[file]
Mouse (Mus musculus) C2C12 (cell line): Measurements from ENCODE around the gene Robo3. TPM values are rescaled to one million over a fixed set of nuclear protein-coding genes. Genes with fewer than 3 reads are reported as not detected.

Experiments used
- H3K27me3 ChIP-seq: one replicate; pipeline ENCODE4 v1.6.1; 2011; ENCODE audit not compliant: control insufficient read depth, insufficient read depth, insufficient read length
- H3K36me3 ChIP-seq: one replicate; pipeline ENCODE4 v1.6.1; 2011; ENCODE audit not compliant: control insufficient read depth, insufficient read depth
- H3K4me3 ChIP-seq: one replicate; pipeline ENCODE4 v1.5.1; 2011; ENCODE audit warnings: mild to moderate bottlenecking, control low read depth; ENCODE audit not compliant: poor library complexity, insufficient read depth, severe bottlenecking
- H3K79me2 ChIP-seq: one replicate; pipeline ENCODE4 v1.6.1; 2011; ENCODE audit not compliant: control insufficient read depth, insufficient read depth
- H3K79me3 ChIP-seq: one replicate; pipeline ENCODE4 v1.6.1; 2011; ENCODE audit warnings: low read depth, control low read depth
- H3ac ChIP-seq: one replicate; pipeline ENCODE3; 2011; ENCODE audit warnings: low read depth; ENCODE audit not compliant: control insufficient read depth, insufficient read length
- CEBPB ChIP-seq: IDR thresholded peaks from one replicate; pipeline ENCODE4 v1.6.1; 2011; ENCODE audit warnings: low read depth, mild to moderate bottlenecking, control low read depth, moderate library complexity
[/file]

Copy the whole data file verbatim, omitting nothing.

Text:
Mouse (Mus musculus) C2C12 (cell line): Measurements from ENCODE around the gene Robo3. TPM values are rescaled to one million over a fixed set of nuclear protein-coding genes. Genes with fewer than 3 reads are reported as not detected.

Experiments used
- H3K27me3 ChIP-seq: one replicate; pipeline ENCODE4 v1.6.1; 2011; ENCODE audit not compliant: control insufficient read depth, insufficient read depth, insufficient read length
- H3K36me3 ChIP-seq: one replicate; pipeline ENCODE4 v1.6.1; 2011; ENCODE audit not compliant: control insufficient read depth, insufficient read depth
- H3K4me3 ChIP-seq: one replicate; pipeline ENCODE4 v1.5.1; 2011; ENCODE audit warnings: mild to moderate bottlenecking, control low read depth; ENCODE audit not compliant: poor library complexity, insufficient read depth, severe bottlenecking
- H3K79me2 ChIP-seq: one replicate; pipeline ENCODE4 v1.6.1; 2011; ENCODE audit not compliant: control insufficient read depth, insufficient read depth
- H3K79me3 ChIP-seq: one replicate; pipeline ENCODE4 v1.6.1; 2011; ENCODE audit warnings: low read depth, control low read depth
- H3ac ChIP-seq: one replicate; pipeline ENCODE3; 2011; ENCODE audit warnings: low read depth; ENCODE audit not compliant: control insufficient read depth, insufficient read length
- CEBPB ChIP-seq: IDR thresholded peaks from one replicate; pipeline ENCODE4 v1.6.1; 2011; ENCODE audit warnings: low read depth, mild to moderate bottlenecking, control low read depth, moderate library complexity